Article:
Logo of jester cap with thought bubble.

Image source: The Motley Fool.

Regions Financial Corp (NYSE:RF)
Q1 2020 Earnings Call
Apr 17, 2020, 2:00 p.m. ET

Contents:

  • Prepared Remarks
  • Questions and Answers
  • Call Participants

Prepared Remarks:

Operator

Good morning, and welcome to the Regions Financial Corporation's Quarterly Earnings Call. My name is Shelby and I'll be your operator for today's call. [Operator Instructions]

I will now turn the call over to Dana Nolan to begin.

Dana Nolan -- Investor Relations

Thank you, Shelby. Welcome to Regions' First Quarter 2020 Earnings Conference Call. John Turner will provide some high level commentary and David Turner, will take you through an overview of the quarter.

Earnings related documents including forward-looking statements are available under the Investor Relations section of our website. These disclosures cover our presentation materials, prepared comments as well as the Q&A segment of today's call.

With that, I'll now turn it over to John.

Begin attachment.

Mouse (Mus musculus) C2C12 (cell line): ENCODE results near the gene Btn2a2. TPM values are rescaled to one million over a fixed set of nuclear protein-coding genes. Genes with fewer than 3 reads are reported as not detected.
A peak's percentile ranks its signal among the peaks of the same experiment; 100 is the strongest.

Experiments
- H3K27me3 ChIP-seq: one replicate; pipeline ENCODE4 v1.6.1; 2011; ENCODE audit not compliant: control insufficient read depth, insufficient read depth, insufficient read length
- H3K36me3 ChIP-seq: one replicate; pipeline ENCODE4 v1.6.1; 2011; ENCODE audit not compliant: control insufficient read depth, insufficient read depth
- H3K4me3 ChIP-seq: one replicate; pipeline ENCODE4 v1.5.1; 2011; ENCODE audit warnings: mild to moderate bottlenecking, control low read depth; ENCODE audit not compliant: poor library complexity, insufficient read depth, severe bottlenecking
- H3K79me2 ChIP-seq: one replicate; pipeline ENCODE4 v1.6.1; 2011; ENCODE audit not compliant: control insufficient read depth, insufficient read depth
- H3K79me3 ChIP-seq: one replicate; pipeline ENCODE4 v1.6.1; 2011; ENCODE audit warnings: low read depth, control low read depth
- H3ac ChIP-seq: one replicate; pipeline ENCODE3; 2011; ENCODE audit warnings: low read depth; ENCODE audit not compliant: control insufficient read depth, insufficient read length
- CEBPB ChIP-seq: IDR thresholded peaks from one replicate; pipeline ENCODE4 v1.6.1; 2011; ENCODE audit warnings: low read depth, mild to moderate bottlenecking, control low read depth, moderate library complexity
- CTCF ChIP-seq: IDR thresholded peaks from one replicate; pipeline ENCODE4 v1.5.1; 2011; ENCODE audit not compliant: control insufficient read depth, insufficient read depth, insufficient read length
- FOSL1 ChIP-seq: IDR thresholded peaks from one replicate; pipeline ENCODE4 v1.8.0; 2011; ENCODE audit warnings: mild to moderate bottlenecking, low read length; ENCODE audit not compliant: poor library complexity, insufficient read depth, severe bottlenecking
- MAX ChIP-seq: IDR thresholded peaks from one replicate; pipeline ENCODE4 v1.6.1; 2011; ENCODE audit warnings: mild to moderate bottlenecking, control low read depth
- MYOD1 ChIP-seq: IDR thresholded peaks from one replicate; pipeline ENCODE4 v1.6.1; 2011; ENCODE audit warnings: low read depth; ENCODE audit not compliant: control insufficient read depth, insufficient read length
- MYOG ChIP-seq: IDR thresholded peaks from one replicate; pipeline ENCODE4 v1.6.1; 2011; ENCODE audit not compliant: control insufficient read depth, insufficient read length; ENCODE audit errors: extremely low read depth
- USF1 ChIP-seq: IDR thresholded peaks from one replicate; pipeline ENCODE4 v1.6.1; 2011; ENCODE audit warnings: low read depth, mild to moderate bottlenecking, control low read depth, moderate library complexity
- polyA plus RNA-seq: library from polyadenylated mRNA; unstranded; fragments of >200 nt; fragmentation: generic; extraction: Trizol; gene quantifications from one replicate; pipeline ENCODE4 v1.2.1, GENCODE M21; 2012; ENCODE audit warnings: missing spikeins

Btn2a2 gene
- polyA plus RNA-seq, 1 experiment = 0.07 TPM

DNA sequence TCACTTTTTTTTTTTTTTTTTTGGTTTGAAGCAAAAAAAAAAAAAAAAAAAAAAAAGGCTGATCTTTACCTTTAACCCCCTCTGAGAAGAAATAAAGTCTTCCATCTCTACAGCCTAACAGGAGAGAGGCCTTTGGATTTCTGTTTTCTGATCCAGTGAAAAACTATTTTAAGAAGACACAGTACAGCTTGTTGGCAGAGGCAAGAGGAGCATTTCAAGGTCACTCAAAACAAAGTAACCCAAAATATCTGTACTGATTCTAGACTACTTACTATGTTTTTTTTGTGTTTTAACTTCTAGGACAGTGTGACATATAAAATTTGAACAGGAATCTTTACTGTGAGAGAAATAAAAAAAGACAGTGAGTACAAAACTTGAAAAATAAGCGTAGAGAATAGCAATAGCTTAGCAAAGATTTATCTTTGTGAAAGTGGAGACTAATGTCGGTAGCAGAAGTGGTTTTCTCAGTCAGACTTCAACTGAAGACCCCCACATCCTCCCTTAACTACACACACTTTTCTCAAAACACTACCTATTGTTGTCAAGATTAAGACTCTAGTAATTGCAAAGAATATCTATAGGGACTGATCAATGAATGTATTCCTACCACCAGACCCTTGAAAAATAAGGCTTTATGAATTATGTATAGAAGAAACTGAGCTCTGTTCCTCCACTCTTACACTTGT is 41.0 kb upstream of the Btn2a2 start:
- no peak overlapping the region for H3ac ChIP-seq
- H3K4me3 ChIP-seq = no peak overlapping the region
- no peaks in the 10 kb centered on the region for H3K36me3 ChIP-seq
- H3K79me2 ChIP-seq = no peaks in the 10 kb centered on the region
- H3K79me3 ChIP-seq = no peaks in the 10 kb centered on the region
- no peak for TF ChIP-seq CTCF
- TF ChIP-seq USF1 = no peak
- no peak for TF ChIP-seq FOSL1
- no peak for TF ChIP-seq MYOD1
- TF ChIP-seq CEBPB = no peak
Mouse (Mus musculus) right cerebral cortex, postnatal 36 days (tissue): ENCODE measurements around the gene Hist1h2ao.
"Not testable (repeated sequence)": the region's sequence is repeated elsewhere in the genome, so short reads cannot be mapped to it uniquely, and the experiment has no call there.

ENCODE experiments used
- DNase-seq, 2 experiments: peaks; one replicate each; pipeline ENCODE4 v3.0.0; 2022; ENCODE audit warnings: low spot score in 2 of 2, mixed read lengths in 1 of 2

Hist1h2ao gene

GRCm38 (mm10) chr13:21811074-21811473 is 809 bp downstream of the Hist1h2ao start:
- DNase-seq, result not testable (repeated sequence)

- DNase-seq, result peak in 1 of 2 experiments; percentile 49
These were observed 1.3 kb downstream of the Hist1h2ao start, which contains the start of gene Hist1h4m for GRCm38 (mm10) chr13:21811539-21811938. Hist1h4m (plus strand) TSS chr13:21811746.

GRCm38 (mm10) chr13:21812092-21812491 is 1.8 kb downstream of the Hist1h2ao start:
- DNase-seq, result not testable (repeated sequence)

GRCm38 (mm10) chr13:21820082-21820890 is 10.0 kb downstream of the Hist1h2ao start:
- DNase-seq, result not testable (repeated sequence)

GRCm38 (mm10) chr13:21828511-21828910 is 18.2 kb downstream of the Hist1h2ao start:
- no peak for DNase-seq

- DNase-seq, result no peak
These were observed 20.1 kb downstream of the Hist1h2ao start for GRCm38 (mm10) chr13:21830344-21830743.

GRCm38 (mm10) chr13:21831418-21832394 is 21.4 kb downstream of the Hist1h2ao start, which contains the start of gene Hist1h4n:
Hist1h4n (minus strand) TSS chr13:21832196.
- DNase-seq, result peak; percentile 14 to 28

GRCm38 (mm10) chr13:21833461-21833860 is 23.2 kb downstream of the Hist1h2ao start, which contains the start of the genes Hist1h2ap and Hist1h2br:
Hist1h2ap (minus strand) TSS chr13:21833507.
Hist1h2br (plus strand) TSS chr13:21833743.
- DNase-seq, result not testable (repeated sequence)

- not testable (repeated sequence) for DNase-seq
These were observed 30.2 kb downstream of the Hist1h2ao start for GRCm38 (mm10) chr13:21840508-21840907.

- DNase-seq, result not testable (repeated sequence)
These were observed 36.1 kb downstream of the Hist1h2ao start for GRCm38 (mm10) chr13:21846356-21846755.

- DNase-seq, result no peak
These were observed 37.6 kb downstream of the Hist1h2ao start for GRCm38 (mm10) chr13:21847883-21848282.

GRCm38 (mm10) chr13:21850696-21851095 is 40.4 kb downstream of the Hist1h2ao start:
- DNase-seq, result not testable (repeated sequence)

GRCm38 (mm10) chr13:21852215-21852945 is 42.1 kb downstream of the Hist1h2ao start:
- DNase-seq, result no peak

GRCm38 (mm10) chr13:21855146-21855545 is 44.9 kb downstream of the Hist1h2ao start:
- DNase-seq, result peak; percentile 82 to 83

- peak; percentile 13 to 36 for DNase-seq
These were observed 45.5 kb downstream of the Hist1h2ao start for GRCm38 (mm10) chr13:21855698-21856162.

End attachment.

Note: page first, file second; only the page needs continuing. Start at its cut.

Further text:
John M. Turner -- President and Chief Executive Officer

Thank you, Dana, and thank you all for joining our call today. I want to begin the call today by thanking our 19,000 associates who despite tremendous disruption in their personal and professional lives, continue to come together as a team to support each other, our customers and communities through the COVID-19 pandemic. The last few weeks have certainly been challenging. However, our top priority is the health and well-being of our associates and customers. In order to do our part to reduce the spread of COVID-19, we were one of the first banks to limit in-person branch activity through our drive-throughs and converted office services to appointment only.

We also, reopened previously closed locations to better serve our customers. Fortunately, due to our footprint the majority of our branches have drive-through capabilities, and I'm proud that we've been able to keep 97% of our branches opened during this time. Additionally, almost half of our associates are now working remotely. Our teams remain committed to delivering the financial advice and guidance our customers have come to expect from the Regions bankers. These changes will help us do so in a way that minimizes the associated health risks.